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Oracle Solaris Studio 12.2: C User's Guide
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1.  Introduction to the C Compiler

2.  C-Compiler Implementation-Specific Information

2.1 Constants

2.1.1 Integral Constants

2.1.2 Character Constants

2.2 Linker Scoping Specifiers

2.3 Thread Local Storage Specifier

2.4 Floating Point, Nonstandard Mode

2.5 Labels as Values

2.6 long long Data Type

2.6.1 Printing long long Data Types

2.6.2 Usual Arithmetic Conversions

2.7 Case Ranges in Switch Statements

2.8 Assertions

2.9 Supported Attributes

2.10 Warnings and Errors

2.11 Pragmas

2.11.1 align

2.11.2 c99

2.11.3 does_not_read_global_data

2.11.4 does_not_return

2.11.5 does_not_write_global_data

2.11.6 error_messages

2.11.7 fini

2.11.8 hdrstop

2.11.9 ident

2.11.10 init

2.11.11 inline

2.11.12 int_to_unsigned

2.11.13 MP serial_loop

2.11.14 MP serial_loop_nested

2.11.15 MP taskloop

2.11.16 nomemorydepend

2.11.17 no_side_effect

2.11.18 opt

2.11.19 pack

2.11.20 pipeloop

2.11.21 rarely_called

2.11.22 redefine_extname

2.11.23 returns_new_memory

2.11.24 unknown_control_flow

2.11.25 unroll

2.11.26 warn_missing_parameter_info

2.11.27 weak

2.12 Predefined Names

2.13 Preserving The Value of errno

2.14 Extensions

2.14.1 _Restrict Keyword

2.14.2 __asm Keyword

2.14.3 __inline and __inline__

2.14.4 __builtin_constant_p()


2.15 Environment Variables









2.15.9 TMPDIR

2.16 How to Specify Include Files

2.16.1 Using the -I- Option to Change the Search Algorithm Warnings

2.17 Compiling in Free-Standing Environments

3.  Parallelizing C Code

4.  lint Source Code Checker

5.  Type-Based Alias Analysis

6.  Transitioning to ISO C

7.  Converting Applications for a 64-Bit Environment

8.  cscope: Interactively Examining a C Program

A.  Compiler Options Grouped by Functionality

B.  C Compiler Options Reference

C.  Implementation-Defined ISO/IEC C99 Behavior

D.  Supported Features of C99

E.  Implementation-Defined ISO/IEC C90 Behavior

F.  ISO C Data Representations

G.  Performance Tuning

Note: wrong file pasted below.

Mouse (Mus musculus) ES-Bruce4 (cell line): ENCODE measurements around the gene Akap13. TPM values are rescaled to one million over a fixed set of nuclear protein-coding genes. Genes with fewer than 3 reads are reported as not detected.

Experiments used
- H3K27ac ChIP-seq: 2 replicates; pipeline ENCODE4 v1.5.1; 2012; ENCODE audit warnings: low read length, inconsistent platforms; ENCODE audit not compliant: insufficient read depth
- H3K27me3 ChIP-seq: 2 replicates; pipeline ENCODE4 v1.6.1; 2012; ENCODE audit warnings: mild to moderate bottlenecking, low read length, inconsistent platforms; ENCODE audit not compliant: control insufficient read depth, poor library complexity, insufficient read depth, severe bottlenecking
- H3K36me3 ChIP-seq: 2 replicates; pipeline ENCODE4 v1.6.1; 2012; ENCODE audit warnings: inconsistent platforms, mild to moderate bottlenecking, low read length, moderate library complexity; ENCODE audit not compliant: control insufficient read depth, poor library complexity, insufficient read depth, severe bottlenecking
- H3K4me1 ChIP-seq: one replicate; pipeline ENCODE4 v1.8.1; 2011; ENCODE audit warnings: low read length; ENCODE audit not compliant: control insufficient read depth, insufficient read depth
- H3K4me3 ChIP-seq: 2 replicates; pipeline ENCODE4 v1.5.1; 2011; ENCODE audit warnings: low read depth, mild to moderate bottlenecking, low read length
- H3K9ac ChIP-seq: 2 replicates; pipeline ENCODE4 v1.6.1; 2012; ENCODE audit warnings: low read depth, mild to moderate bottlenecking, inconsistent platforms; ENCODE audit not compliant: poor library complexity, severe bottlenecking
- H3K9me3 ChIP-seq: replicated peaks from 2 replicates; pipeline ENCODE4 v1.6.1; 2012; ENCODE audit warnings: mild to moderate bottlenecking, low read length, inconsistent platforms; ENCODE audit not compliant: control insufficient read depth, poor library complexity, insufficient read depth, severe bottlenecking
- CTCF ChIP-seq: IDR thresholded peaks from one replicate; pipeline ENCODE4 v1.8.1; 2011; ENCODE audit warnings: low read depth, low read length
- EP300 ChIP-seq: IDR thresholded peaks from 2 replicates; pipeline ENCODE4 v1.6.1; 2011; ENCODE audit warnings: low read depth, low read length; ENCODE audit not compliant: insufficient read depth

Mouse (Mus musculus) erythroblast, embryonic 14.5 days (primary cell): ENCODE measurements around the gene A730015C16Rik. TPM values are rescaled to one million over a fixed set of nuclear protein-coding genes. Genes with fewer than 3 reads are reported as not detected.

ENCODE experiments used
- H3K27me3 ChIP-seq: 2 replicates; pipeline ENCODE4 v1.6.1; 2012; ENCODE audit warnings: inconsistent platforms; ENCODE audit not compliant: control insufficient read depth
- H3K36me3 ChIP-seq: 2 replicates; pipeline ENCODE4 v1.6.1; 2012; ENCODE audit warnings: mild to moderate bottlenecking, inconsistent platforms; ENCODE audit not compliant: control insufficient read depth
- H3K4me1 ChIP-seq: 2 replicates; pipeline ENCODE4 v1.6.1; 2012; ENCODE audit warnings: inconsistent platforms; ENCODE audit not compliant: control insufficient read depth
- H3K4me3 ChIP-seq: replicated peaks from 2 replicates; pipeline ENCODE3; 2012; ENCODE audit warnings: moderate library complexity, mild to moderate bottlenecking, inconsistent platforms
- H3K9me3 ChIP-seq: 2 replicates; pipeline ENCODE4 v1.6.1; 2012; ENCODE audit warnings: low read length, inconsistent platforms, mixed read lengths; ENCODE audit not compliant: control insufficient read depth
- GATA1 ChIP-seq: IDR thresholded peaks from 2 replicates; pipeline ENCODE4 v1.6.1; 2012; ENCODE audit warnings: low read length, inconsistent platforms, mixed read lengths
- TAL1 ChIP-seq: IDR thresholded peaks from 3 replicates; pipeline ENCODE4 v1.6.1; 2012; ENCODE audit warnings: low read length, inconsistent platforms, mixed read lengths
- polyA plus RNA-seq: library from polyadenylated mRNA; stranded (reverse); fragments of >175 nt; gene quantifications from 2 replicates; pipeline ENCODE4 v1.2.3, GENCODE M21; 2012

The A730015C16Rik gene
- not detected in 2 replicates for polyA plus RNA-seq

H.  The Differences Between K&R Solaris Studio C and Solaris Studio ISO C


2.4 Floating Point, Nonstandard Mode

IEEE 754 floating-point default arithmetic is “nonstop.” Underflows are “gradual.” The following is a summary, see the Numerical Computation Guide for details.

Nonstop means that execution does not halt on occurrences like division by zero, floating-point overflow, or invalid operation exceptions. For example, consider the following, where x is zero and y is positive:

z = y / x;

By default, z is set to the value +Inf, and execution continues. With the -fnonstd option, however, this code causes an exit, such as a core dump.

Here is how gradual underflow works. Suppose you have the following code:

x = 10;
for (i = 0; i < LARGE_NUMBER; i++)
x = x / 10;

The first time through the loop, x is set to 1; the second time through, to 0.1; the third time through, to 0.01; and so on. Eventually, x reaches the lower limit of the machine’s capacity to represent its value. What happens the next time the loop runs?

Let’s say that the smallest number characterizable is 1.234567e-38

The next time the loop runs, the number is modified by “stealing” from the mantissa and “giving” to the exponent so the new value is 1.23456e-39 and, subsequently, 1.2345e-40 and so on. This is known as “gradual underflow,” which is the default behavior. In nonstandard mode, none of this “stealing” takes place; typically, x is simply set to zero.